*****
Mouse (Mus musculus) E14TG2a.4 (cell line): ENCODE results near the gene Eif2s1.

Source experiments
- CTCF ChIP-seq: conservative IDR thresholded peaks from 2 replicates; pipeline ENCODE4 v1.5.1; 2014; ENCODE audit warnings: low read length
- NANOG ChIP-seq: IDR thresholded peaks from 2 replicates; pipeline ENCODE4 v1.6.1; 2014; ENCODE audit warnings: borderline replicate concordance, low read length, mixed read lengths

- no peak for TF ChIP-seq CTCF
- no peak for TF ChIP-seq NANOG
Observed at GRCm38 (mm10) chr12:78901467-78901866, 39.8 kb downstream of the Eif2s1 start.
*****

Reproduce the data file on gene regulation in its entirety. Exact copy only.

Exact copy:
Mouse (Mus musculus) E14TG2a.4 (cell line): ENCODE results near the gene Eif2s1.

Source experiments
- CTCF ChIP-seq: conservative IDR thresholded peaks from 2 replicates; pipeline ENCODE4 v1.5.1; 2014; ENCODE audit warnings: low read length
- NANOG ChIP-seq: IDR thresholded peaks from 2 replicates; pipeline ENCODE4 v1.6.1; 2014; ENCODE audit warnings: borderline replicate concordance, low read length, mixed read lengths

- no peak for TF ChIP-seq CTCF
- no peak for TF ChIP-seq NANOG
Observed at GRCm38 (mm10) chr12:78901467-78901866, 39.8 kb downstream of the Eif2s1 start.